Production snafus associated with Frigidaire's massive changeover to a new energy-efficient refrigeration platform have cost the company some $60 million in charges on operating income during the first half of the year, according to Swedish corporate parent Electrolux AB.
In its second-quarter report, Stockholm-based Electrolux cited "significant problems" with the manufacturer's new production lines at its Anderson, S.C., and Greenville, Mich., majap plants. The troubles are related to "highly automated parts" of the production process, the company noted, and industry observers say that at least some of the snags involve the insulation within the refrigerators' contoured doors.
The new 20-model line includes both side-by-side and top-mount designs, and boasts a 40-percent improvement in energy efficiency. The platform is the result of a $200 million investment in research, development and new equipment, which Electrolux described as one of its largest new product outlays in recent years.
Both factories were completely retooled and an extensive amount of new equipment was installed in the course of the changeover, which entailed a "high degree of complexity," the manufacturer said.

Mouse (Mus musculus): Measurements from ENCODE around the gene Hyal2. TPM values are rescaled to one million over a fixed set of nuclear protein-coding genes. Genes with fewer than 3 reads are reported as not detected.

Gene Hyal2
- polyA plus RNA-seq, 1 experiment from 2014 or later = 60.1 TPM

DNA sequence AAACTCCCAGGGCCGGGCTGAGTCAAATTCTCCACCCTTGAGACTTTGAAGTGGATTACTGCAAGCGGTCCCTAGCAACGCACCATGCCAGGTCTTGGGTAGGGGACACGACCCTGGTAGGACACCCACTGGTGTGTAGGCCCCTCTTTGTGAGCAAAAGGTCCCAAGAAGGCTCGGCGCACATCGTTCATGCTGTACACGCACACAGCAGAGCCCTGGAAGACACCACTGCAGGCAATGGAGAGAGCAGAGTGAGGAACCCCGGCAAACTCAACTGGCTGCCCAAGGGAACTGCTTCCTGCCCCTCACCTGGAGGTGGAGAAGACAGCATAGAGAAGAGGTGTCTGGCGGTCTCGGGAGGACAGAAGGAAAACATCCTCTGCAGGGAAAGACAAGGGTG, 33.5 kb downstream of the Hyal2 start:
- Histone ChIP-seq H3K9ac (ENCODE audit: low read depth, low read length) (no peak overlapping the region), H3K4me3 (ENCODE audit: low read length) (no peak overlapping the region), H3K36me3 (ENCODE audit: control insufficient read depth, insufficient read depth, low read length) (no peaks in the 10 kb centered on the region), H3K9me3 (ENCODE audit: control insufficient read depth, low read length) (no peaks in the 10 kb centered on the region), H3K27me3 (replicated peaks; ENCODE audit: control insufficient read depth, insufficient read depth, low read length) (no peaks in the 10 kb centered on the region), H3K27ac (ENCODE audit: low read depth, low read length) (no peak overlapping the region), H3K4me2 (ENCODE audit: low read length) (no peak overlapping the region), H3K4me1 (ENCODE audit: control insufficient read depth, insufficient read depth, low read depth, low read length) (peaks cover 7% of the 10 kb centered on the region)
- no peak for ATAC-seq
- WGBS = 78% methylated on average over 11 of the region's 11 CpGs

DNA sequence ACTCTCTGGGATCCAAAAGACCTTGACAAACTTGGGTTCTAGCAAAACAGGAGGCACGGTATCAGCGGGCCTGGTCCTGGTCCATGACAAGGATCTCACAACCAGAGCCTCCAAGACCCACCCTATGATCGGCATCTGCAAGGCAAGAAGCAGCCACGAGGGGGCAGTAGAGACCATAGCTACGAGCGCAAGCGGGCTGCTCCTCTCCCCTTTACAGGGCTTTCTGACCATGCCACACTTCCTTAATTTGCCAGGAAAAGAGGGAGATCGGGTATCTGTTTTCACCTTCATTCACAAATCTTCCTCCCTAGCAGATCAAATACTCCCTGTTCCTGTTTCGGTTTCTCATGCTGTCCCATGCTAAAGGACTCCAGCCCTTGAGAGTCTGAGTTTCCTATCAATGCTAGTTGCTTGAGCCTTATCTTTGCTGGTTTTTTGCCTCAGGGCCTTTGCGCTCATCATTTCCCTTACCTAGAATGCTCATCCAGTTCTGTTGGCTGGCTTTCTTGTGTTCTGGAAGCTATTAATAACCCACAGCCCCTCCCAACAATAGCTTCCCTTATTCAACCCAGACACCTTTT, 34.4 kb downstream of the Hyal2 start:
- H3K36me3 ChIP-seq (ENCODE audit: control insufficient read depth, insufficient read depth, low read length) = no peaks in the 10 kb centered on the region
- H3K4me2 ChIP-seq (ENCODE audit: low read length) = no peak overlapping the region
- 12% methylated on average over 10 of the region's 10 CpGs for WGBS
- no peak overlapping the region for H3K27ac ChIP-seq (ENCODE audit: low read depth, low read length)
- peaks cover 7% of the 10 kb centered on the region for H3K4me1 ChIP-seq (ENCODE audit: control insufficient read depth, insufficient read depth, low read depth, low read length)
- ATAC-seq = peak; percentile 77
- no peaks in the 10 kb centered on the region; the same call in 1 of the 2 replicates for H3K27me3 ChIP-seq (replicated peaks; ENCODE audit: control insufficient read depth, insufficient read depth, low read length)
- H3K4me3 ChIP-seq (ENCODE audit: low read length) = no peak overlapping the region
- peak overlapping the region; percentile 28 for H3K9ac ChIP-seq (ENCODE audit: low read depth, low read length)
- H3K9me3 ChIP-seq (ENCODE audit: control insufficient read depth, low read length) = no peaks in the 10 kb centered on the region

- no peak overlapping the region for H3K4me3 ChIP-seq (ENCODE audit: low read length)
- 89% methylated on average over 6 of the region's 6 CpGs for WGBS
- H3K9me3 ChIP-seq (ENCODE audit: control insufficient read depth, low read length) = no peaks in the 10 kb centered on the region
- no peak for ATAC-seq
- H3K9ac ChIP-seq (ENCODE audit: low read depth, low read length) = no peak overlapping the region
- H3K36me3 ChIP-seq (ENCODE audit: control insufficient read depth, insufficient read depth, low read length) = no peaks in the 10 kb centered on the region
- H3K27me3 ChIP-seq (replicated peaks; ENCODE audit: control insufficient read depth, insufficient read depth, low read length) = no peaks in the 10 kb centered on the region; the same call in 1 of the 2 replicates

The $60 million charge against operating income was related to delivery failures, higher costs (including extra personnel) and other non-recurring expenditures. Electrolux said that while Frigidaire is largely over the hump, the situation will still require an additional $20 million to $25 million in one-time costs during the third quarter.
Frigidaire's production woes have had a domino effect within the white goods industry (see TWICE, July 23, p. 1). Its production shortfalls have impacted retailers — who've been scrambling to supplant their unfilled orders with inventory from other manufacturers — as well as Amana, which sources top mounts from the company. But as other vendors try to fill the refrigerator void for their bigger customers, product is being diverted from smaller dealers who are feeling the inventory squeeze.
Frigidaire executives declined to comment on the situation, although Electrolux president/CEO Michael Treschow said in a statement that "The new products have been received very well by the market and will significantly strengthen our offering within refrigeration. They will also give us the opportunity to target the higher price segments in the market, an area for which we lacked appropriate products in the past."
The charge, combined with the soft U.S. majap market and frigid room air conditioner sales, was largely responsible for a 20 percent drop in Electrolux's first-half profits. The U.S. accounts for 45 percent of the corporation's total revenues.
Treschow suggested that the weakness in white goods stems more from the retail sector than consumer demand, as stores continue to work down their excess inventory.